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Cotton Loses Ground To Other Crops
MISSISSIPPI STATE -- Cotton, once king in Mississippi, is losing ground to other crops as production costs and market prices prompt some growers to venture away from their historical favorite.
Dr. Will McCarty, extension cotton specialist at Mississippi State University, said switching from cotton can be a difficult move.
"If you already have the cotton equipment and farm labor costs, no other crop will pay the bills like cotton," McCarty said.
Growers typically plant cotton on the best land, which also rents for higher prices.
Sharkey County grower Joel Hill agreed, but said he had no alternative than to leave cotton. 1996 was the 25th year he had been growing cotton. While yields and returns have been steadily dropping since 1991, land rent has not.
Two years ago, Hill planted about 3,000 acres of cotton; last year, he dropped down to 1,500; and this year, he doesn't plan to plant any.
"'m not mad at cotton. It just looks like it got mad at me," Hill said.
"I've managed to sell some cotton equipment, but still can't find anyone to buy the pickers," Hill said. "If I ever go back to cotton, I might look into hiring a custom harvester."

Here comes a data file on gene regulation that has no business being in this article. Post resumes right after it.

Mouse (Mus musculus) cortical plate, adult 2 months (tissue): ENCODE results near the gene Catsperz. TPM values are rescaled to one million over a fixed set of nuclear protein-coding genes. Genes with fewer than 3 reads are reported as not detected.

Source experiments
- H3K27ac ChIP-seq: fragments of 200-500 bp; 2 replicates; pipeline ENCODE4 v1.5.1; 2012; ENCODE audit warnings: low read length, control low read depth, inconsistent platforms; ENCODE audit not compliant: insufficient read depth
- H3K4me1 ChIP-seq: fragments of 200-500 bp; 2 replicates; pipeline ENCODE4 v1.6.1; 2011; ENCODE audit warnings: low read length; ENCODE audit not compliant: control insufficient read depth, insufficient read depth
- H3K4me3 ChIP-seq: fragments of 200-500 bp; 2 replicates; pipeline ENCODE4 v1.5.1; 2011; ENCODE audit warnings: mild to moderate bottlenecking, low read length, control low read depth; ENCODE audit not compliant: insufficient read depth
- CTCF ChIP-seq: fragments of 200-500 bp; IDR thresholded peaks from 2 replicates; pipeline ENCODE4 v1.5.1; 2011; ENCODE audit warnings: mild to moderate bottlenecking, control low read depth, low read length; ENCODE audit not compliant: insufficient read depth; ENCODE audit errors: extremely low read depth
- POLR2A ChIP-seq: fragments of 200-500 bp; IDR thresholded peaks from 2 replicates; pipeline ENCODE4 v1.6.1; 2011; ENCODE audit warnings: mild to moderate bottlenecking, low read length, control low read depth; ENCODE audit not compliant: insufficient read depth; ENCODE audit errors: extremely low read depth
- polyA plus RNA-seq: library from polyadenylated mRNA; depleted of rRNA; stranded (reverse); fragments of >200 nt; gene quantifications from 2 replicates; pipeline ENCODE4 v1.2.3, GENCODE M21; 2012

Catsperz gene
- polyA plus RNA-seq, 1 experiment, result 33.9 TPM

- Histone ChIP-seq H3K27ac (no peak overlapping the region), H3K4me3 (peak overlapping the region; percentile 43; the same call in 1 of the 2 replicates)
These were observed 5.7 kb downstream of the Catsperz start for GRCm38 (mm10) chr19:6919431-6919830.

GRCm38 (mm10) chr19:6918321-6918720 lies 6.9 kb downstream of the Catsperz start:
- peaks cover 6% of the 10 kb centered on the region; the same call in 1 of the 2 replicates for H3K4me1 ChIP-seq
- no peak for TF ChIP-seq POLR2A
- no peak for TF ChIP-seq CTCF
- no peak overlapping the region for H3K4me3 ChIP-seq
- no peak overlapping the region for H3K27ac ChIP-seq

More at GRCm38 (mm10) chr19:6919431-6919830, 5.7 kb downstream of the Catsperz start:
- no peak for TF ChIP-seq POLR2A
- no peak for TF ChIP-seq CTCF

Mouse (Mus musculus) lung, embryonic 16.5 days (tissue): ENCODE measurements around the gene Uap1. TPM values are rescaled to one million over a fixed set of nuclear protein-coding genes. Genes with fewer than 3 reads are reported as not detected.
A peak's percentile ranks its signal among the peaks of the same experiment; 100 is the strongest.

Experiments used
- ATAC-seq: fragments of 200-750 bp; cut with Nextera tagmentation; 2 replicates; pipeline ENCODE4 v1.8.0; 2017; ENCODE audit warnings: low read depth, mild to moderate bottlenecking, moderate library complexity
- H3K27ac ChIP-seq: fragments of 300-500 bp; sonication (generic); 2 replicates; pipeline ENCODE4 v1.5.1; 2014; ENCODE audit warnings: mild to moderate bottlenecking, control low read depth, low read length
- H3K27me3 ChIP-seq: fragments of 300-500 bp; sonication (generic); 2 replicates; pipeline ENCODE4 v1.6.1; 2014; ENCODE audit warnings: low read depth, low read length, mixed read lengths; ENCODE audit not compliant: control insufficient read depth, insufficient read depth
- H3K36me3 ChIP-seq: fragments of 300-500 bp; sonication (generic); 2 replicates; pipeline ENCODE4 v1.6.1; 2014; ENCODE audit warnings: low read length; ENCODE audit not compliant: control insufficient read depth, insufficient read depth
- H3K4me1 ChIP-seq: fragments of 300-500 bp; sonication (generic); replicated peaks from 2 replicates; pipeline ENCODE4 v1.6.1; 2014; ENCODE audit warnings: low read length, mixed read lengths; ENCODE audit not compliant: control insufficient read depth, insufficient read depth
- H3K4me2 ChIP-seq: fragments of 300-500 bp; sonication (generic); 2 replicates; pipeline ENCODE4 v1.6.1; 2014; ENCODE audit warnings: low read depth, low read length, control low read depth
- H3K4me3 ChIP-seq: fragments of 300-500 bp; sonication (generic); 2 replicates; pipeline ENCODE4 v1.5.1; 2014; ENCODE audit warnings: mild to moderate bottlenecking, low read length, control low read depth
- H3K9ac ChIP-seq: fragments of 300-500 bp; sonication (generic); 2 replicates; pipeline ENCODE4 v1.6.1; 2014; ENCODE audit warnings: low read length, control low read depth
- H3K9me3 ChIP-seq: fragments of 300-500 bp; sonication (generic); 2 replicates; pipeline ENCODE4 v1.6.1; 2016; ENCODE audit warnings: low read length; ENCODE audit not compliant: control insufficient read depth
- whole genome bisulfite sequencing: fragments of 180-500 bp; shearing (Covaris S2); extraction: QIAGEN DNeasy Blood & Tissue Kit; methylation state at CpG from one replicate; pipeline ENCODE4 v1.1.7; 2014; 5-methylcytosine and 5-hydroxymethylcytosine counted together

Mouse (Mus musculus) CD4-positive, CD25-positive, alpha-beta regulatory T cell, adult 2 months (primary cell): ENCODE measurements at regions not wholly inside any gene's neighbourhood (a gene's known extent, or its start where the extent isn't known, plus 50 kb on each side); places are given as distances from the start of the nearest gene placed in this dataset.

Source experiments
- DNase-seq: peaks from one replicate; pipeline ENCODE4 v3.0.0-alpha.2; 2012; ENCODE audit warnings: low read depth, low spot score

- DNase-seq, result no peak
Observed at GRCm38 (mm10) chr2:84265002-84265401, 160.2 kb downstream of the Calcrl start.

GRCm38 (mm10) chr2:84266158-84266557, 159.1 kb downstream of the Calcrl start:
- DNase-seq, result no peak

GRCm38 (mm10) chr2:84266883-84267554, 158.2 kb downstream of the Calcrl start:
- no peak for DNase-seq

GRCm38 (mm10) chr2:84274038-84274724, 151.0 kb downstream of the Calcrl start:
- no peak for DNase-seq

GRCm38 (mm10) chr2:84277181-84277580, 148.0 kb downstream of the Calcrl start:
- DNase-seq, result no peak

Hill attributes the declining yields to years without rotation.
"The Freedom to Farm act has helped us do what is best for our operations," he said.
Although corn prices are not as strong as in 1996, market prices have attracted more farmers to corn and soybeans this year.
John Coccaro, area cotton agent in Sharkey County, said farmers can swap planting intentions among the grain crops fairly easily, but with cotton they have to make decisions more in advance.
"Farmers have to look at labor, equipment, gin interests and land costs," Coccaro said. "They have to look at all the market prices when they are determining their acreage."
Coccaro said the South Delta cotton yields in the last three seasons have been about 20 percent off the five-year average. Sharkey County cotton acreage is expected to drop from 43,000 acres in 1996 to about 38,000 acres this year.